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GIVE: Group Inquiry by Visitors at Exhibits
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Questions about the research study

What is meant by deep inquiry?

For us, deep inquiry is a sustained, intentional investigation of exhibit phenomena as visitors pursue their own questions. Our best measure in the study of deep inquiry was Linked Investigations.

When you taught people to do inquiry, they did it. What’s the big deal?

First, researchers working in schools will tell you that it’s difficult to get kids to engage in inquiry, even after 13 weeks of instruction (White, personal communication, 2006). So getting groups to do what we taught them in 20 minutes is a real achievement. Second, in GIVE we assessed more inquiry behaviors than just the two skills we taught, and families/field trip groups improved on those other inquiry behaviors. So while part of the big deal is that visitors can learn the skills we teach, an even bigger part is that they also engaged in other good inquiry behaviors. Our skills acted as gateways to other skills.

Is this approach too structured to fit within an informal learning context?

This is a real concern. It’s true that we are looking to create a short, structured program that Explainers/docents would be able to use on the floor. Still, this program does not have to feel like a “flash card” exercise. We’re working now on adapting the Juicy Question program to give it a bit more flexibility. But it’s important not to confuse structure with rote or didactic learning. For example, virtually all Exploratorium exhibit labels have the same structure – Try This, What’s Going On, and So What – but there is wide variety within that structure. Similarly, the Juicy Question activity provides some structure, but that structure encourages groups to collaborate in asking and answering their own questions at exhibits. As for empowerment, we believe that helping visitors build and practice scientific thinking skills is more empowering to their future learning than teaching them science facts.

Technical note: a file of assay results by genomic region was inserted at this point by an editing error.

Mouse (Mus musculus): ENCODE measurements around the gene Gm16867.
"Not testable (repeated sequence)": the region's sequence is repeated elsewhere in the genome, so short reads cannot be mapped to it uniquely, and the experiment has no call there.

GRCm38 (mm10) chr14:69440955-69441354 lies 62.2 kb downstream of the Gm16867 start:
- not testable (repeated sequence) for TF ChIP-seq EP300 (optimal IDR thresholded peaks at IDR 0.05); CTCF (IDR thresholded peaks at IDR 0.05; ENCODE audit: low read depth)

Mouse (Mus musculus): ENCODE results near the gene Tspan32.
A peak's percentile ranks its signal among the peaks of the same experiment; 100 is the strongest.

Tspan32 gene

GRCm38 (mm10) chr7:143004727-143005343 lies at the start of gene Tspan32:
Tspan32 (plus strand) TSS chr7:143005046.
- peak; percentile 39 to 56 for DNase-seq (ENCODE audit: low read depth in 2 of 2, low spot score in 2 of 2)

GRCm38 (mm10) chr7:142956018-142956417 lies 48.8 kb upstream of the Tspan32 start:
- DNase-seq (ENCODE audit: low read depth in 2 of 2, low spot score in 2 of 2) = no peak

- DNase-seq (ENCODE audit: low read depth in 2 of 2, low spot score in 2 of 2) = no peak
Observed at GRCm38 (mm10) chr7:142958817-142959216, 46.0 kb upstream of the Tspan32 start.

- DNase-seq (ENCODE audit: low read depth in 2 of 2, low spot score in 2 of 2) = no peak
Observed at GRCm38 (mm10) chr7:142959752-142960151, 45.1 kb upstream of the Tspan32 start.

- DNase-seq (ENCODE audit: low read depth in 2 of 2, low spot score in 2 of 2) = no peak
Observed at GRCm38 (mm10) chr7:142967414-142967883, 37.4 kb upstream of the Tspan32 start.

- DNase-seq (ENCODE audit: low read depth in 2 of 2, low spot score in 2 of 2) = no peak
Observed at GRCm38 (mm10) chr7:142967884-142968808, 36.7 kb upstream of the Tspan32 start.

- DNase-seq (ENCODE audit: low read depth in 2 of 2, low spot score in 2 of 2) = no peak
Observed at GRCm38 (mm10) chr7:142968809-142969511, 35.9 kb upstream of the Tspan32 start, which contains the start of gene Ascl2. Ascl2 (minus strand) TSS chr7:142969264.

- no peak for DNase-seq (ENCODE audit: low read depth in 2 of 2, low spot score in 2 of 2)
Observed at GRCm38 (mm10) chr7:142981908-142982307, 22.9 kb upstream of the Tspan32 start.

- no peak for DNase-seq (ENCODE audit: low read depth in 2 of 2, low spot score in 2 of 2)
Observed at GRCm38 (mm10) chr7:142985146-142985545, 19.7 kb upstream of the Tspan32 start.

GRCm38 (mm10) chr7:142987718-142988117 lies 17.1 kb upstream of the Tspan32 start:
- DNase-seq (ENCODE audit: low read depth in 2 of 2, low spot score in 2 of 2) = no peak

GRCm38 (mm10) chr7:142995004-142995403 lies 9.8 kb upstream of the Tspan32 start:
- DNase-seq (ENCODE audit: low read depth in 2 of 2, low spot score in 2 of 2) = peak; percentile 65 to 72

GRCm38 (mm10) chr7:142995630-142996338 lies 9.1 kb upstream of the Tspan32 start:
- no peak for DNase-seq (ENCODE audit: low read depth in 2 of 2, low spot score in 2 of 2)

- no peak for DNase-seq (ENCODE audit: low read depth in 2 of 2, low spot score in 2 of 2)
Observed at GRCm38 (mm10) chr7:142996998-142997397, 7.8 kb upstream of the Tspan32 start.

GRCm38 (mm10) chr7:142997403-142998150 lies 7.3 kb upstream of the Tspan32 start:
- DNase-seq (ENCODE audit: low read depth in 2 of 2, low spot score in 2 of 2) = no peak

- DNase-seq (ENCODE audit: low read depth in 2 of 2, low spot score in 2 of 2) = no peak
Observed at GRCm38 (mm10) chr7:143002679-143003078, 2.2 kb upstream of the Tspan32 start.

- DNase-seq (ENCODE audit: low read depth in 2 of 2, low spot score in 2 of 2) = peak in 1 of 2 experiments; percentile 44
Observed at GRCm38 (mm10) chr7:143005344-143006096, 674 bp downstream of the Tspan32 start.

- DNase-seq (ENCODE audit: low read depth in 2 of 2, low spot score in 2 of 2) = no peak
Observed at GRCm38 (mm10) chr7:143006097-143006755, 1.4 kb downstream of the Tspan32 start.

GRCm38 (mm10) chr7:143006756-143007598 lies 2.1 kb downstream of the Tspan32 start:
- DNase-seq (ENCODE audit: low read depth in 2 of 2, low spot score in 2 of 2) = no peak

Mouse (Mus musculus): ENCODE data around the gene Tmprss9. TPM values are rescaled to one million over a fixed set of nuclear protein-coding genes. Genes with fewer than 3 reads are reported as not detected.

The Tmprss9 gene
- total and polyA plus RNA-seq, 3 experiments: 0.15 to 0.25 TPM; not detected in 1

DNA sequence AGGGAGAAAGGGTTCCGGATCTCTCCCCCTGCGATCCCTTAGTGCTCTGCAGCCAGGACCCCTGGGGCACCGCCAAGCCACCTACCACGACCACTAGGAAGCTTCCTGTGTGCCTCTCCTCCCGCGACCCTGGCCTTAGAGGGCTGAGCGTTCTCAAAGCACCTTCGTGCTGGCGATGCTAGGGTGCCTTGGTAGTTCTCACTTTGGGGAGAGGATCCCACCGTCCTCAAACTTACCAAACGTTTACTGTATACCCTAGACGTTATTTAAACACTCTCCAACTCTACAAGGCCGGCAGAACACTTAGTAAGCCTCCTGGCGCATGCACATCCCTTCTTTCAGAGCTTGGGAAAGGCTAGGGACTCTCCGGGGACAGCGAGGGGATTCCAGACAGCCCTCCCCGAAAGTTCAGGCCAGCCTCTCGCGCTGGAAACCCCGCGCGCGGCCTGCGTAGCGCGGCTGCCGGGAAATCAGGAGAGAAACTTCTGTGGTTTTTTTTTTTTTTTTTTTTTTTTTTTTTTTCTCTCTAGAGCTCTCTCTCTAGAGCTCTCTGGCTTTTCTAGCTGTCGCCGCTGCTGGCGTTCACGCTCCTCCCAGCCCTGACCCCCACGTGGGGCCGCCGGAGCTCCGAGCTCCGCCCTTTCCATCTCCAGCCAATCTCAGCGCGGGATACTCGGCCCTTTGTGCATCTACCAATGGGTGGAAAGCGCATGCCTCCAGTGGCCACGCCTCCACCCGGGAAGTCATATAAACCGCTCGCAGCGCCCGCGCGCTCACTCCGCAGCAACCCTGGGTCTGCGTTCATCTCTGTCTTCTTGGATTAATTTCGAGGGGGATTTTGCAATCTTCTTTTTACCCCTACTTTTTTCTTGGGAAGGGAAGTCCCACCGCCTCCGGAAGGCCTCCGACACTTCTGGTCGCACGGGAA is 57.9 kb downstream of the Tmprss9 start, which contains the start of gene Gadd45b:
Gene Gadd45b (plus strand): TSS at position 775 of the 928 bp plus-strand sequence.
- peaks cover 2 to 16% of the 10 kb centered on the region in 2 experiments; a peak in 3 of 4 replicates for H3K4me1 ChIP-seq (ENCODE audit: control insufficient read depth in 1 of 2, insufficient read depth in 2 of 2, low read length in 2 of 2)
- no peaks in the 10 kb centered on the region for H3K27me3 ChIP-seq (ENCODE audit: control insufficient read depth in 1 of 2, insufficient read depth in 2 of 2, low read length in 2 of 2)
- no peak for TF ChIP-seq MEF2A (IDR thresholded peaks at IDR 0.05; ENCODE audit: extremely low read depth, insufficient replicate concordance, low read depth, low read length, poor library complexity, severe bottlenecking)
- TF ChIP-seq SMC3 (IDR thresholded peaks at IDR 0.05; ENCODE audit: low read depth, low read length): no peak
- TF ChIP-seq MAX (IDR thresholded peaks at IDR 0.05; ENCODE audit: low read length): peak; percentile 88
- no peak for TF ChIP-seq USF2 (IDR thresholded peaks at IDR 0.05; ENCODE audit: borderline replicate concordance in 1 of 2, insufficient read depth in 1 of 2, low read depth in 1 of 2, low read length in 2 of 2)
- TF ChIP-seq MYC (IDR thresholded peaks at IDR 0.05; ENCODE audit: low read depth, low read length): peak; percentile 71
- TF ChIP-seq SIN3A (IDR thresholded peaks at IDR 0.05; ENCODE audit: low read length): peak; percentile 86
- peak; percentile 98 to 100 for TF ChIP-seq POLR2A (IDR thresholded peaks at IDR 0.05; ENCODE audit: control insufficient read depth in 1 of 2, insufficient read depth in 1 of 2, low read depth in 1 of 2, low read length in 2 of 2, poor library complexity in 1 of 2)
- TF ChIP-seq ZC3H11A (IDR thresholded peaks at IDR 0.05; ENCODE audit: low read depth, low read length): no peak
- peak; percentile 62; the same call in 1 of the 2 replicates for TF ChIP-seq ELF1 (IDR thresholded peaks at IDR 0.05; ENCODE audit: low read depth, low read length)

How does this fit into the different kinds of pedagogy one might find on a museum floor – e.g., from unmediated exhibits to highly mediated programs?  

At the Exploratorium, we imagine a continuum of mediation for engaging visitors, ranging from unmediated (e.g., exhibits designed to stand alone) to highly mediated (e.g., inquiry workshops). In between those extremes lie Explainer activities such as demonstrations and casual conversations. We believe that an Explainer-led Juicy Question activity would also fall into this middle-ground, offering Explainers yet another tool for engaging visitors more deeply with science.

Using Juicy Question in the Museum

How can Juicy Question be adapted for use on the museum floor?

It’s more difficult to teach and play the games on the distracting museum floor than it was in lab. We’ve found a couple of approaches that seem to work well. The approaches differ a bit for families and field trips:

Families:

  • Pose an initial question. Rather than first outlining the steps of the activity and then asking families to generate their own juicy questions (as we had done in the lab), get the family started quickly by posing or suggesting an initial juicy question that the family could answer through experimentation. For example, at the Unstable Table exhibit, groups build structures on a gimbaled platform to learn about counterweights and torque. To teach Juicy Question, our Explainer on the floor began with a question like, “What’s the tallest tower that you can build without holding on to the platform?”
  • Offer question starters. If a family needs help generating juicy questions, you can offer helpful question starters, such as, “What would happen if…?” or “What if we tried…?” or “Is it possible to…?” that guide families towards the kinds of questions that might turn out to be “juicy”—questions that can actually be answered at an exhibit. For example, the why questions many people initially generate might seem interesting, but are too difficult to answer without prior knowledge or additional tools. In contrast, what if questions often suggest obvious actions to take and experiments to carry out.